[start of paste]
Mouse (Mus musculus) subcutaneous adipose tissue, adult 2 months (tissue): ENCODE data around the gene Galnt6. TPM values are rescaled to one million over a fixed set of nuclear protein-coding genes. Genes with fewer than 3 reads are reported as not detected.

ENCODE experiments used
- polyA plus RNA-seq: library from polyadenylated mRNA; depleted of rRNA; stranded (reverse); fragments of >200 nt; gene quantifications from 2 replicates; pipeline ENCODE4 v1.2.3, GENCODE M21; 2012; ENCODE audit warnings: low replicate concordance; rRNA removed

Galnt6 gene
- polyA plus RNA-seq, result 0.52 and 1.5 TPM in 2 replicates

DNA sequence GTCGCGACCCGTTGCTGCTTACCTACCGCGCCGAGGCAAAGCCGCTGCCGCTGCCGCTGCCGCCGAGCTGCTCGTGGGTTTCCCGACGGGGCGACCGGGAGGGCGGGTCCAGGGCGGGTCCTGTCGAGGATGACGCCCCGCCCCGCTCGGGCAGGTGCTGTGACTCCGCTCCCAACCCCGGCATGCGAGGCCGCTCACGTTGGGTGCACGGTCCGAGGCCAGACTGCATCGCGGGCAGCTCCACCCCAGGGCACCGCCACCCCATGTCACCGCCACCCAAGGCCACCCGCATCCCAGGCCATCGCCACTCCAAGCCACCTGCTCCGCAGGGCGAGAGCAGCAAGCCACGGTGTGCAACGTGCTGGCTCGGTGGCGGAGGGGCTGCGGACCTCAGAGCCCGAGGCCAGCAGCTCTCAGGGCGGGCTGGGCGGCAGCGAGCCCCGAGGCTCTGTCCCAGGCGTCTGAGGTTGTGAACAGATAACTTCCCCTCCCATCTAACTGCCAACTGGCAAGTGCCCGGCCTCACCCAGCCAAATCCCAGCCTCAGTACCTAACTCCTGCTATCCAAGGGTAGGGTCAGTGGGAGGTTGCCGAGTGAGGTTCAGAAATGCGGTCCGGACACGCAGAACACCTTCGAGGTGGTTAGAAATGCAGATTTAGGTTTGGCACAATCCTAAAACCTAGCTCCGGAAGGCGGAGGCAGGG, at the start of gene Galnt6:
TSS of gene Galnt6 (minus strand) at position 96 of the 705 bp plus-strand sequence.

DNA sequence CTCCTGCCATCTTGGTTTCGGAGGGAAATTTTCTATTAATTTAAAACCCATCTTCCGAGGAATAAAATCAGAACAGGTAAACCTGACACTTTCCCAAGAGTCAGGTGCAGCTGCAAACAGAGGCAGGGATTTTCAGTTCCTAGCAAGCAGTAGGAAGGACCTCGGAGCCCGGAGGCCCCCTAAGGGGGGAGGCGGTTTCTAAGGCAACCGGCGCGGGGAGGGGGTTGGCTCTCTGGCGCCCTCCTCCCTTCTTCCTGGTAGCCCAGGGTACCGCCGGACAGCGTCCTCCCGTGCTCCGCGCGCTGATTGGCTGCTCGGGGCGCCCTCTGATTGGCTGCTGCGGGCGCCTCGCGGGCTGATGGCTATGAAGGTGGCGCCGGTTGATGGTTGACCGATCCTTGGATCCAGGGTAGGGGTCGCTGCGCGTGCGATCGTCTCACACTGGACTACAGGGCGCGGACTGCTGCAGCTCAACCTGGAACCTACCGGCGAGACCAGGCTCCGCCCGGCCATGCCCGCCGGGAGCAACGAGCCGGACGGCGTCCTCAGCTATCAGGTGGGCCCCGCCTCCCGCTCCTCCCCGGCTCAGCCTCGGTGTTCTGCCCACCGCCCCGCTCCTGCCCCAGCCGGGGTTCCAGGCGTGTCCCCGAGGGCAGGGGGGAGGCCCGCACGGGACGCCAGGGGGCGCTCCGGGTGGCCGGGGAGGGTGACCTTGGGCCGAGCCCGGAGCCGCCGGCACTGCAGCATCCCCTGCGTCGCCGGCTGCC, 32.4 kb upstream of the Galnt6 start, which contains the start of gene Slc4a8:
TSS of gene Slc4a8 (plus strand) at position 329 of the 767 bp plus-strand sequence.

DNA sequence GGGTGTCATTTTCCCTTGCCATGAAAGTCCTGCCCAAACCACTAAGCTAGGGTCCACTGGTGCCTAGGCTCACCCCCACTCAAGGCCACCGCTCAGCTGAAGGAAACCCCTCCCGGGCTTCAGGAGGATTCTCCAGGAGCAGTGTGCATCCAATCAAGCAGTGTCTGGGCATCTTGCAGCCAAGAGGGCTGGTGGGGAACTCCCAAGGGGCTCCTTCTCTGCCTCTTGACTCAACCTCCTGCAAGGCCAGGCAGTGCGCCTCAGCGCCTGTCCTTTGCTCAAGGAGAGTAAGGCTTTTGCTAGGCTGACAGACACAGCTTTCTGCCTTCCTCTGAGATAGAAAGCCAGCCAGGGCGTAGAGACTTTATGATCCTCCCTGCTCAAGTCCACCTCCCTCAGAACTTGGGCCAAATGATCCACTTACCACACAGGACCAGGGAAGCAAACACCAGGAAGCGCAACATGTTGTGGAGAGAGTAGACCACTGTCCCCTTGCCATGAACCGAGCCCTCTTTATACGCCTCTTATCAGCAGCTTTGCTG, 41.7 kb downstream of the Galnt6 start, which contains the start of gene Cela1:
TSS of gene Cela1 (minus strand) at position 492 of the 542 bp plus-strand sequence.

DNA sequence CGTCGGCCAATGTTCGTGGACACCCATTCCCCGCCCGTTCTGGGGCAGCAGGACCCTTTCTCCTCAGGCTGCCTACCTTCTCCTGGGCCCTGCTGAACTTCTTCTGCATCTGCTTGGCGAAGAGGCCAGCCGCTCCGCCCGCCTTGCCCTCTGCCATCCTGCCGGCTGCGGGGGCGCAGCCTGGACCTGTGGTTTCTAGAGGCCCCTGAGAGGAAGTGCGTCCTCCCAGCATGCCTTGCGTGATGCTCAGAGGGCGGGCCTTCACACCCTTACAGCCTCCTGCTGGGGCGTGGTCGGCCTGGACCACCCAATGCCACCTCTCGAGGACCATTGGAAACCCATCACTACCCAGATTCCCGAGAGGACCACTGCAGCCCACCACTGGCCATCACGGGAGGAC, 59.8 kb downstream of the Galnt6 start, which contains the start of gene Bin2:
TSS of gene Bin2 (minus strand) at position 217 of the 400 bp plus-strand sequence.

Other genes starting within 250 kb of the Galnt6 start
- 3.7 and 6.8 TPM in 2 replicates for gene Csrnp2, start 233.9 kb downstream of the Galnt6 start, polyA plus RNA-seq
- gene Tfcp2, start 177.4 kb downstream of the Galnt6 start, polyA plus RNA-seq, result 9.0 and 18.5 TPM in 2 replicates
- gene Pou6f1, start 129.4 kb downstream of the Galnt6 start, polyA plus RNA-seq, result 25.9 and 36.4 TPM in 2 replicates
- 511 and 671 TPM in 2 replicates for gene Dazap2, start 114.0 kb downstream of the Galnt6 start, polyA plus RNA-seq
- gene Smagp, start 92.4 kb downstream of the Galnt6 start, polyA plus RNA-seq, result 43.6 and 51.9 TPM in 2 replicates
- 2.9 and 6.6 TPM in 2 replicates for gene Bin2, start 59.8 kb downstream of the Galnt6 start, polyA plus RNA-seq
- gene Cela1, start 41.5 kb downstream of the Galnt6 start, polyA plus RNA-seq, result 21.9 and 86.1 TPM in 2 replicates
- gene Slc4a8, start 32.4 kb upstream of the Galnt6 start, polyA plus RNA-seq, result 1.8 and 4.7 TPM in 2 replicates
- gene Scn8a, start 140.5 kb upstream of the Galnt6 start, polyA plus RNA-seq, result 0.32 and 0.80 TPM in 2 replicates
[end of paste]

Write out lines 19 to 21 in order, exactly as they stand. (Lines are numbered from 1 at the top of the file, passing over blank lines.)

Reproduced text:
- gene Smagp, start 92.4 kb downstream of the Galnt6 start, polyA plus RNA-seq, result 43.6 and 51.9 TPM in 2 replicates
- 2.9 and 6.6 TPM in 2 replicates for gene Bin2, start 59.8 kb downstream of the Galnt6 start, polyA plus RNA-seq
- gene Cela1, start 41.5 kb downstream of the Galnt6 start, polyA plus RNA-seq, result 21.9 and 86.1 TPM in 2 replicates